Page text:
By resorting to a bandh, Nitish is emulating his erstwhile Left counterparts in states like West Bengal and Kerala where strikes would be frequently called to protest “discrimination by the Centre”. Seldom has any ruling dispensation in any other state, barring the Marxist-ruled ones, called for a bandh in recent memory. The exception being in Karnataka where on January 22, 2011, the BJP had called a bandh to protest against the sanction given by the governor, HR Bharadwaj, to prosecute then chief minister B.S. Yeddyurappa in a corruption case.

Even in Bihar, state-wide bandhs, except those called by the Maoists, have been few and far between. Lalu Prasad led his RJD cadre to organise a Bihar bandh in 1999 when then Governor Sunder Singh Bhandari had recommended President’s rule in the state against the “breakdown of the law and order machinery”.

In the eighties and nineties, the ruling dispensations in Tamil Nadu — be it the regimes of MGR, M. Karunanidhi or J. Jayalalithaa — had called bandhs over issues such as the atrocities on Lankan Tamils, Cauvery water sharing with Karnataka and the Supreme Court stay on the Sethusamudram project. But bandhs have ceased there as well.

Nitish’s call has therefore surprised the people of the state. “The bandh will only stop people from enjoying their Sunday outside their homes,” quipped Pankaj Kumar, a resident of Nageshwar Colony. Anuj Singh, a senior accountant with the Indian Audit & Accounts Department, feels that bandhs seldom serve any purpose except to harass the aam aadmi, many of whom have to bear a financial loss. “The bandh is what I really protest. We can even rest by not working for a day. But think of the people who are on daily wages, they are the ones who suffer. Bandhs are useless and lead to economic loss for the aam aadmi,” he said.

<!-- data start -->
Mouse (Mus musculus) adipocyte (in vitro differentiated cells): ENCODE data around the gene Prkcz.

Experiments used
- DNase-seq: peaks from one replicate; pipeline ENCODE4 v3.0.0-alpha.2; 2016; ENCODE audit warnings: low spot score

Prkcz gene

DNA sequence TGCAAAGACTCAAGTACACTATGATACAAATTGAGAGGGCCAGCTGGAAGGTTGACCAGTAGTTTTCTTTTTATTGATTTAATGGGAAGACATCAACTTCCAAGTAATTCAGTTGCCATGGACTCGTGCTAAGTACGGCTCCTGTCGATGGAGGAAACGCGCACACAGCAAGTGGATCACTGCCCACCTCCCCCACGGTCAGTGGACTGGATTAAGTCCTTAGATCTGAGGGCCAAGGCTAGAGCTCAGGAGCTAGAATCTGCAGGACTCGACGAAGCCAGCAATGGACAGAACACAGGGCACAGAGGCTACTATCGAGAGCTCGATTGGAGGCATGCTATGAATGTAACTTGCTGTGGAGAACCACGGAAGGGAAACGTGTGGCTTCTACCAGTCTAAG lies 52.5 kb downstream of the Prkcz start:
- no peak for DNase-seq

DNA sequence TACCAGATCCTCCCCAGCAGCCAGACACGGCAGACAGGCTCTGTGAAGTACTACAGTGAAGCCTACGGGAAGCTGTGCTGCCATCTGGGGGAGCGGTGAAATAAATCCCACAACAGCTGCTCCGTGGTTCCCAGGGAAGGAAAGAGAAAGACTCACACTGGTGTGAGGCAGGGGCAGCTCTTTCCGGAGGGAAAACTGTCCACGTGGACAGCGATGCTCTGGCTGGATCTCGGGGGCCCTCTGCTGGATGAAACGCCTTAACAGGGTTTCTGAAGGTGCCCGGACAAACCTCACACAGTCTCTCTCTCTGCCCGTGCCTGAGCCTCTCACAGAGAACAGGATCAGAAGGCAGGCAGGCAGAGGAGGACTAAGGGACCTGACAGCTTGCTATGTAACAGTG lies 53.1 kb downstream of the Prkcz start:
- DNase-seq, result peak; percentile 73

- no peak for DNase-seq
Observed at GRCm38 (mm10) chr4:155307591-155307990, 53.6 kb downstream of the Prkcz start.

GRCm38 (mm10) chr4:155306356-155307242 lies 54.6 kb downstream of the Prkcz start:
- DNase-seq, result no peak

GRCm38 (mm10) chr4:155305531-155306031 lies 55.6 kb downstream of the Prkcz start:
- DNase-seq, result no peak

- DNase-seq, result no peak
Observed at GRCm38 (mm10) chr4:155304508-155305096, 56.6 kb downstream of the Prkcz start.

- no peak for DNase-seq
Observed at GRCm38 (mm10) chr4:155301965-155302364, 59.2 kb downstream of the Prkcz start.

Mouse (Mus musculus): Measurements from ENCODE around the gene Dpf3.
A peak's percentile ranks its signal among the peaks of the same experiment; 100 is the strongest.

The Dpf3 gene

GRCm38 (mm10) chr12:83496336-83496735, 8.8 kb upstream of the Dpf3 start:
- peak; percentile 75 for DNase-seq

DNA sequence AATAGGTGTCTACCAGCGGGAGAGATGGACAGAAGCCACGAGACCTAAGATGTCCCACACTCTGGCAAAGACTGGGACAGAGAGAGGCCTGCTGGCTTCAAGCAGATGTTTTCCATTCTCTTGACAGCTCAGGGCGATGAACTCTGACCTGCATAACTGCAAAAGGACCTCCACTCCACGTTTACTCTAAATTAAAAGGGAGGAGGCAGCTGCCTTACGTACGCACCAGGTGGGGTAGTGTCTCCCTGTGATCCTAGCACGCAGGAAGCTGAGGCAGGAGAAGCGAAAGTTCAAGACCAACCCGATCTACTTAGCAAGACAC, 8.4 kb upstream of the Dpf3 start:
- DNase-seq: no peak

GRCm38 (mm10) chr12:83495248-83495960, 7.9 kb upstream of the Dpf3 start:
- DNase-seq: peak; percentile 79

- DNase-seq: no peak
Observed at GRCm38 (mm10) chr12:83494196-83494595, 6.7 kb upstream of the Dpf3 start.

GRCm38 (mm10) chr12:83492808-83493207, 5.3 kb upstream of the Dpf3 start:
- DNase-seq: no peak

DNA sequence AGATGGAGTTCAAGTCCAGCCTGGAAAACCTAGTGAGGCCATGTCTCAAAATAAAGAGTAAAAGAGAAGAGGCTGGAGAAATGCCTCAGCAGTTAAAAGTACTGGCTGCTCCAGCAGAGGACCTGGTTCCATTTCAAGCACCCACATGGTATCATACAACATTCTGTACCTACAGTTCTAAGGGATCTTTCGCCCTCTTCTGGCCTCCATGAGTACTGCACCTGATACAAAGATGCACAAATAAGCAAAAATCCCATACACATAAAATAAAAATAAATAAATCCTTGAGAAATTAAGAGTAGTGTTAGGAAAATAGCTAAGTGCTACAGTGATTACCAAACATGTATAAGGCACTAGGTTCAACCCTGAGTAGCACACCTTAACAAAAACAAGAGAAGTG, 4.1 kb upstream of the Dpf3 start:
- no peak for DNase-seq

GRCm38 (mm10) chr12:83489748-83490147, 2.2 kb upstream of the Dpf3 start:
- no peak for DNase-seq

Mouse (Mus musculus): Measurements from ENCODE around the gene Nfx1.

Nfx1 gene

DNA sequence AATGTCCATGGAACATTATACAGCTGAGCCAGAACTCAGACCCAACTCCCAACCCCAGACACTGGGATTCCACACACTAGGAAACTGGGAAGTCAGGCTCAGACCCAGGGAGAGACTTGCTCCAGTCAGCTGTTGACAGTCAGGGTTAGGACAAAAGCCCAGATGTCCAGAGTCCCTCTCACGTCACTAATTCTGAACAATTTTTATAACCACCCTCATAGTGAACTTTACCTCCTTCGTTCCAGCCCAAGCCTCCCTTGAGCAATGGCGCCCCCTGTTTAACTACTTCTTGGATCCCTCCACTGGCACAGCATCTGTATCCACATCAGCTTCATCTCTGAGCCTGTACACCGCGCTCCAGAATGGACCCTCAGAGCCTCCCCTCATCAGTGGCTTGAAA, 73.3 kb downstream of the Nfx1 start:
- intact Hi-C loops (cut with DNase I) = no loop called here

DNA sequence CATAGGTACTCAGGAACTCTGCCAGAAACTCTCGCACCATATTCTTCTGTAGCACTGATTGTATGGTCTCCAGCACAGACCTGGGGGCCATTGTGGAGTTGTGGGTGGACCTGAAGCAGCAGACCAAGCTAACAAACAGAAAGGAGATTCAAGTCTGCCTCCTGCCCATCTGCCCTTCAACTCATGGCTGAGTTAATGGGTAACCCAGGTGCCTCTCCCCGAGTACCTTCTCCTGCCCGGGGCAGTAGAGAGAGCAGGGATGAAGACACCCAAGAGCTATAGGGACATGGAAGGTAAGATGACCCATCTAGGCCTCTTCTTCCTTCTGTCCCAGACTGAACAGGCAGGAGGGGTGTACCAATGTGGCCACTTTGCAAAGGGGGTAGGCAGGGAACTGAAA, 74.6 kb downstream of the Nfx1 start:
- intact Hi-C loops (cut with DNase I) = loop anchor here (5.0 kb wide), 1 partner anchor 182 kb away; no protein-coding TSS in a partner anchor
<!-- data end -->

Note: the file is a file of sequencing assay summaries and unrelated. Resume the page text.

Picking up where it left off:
The JD(U) was quick to point out that it cares for the people. “The date was changed because the CBSE exams are being held on March 1,” said state party president Basistha Narayan Singh. The Sunday bandh also eliminates any harassment for the majority of office-goers. “It will be a symbolic gesture,” admitted a JD(U) leader, who did not wish to be named.

The Supreme Court banned bandhs called by political parties in 1998 and even imposed fines on the BJP and Shiv Sena for calling a Mumbai bandh against the serial bomb blasts. However, that has not deterred political parties from calling bandhs. “As a citizen or on behalf of party, Nitish Kumar can make such an announcement. But I do not think Nitish has made the bandh announcement in the capacity of the chief minister as a CM cannot do so,” said senior advocate of Patna High Court, Y.V. Giri.

what the opinion poll says

An ABP News-Nielsen opinion poll predicts that the BJP will get over the half the Lok Sabha seats from Bihar while Nitish Kumar’s JD(U) will find it difficult to reach double figures. However, in a silver lining for the ruling party, its tally and vote share have gone up since the January 2014 opinion poll. The ABP News-Nielsen poll was conducted between February 4 and 15, 2014, in 10 constituencies of Bihar with 2,272 respondents.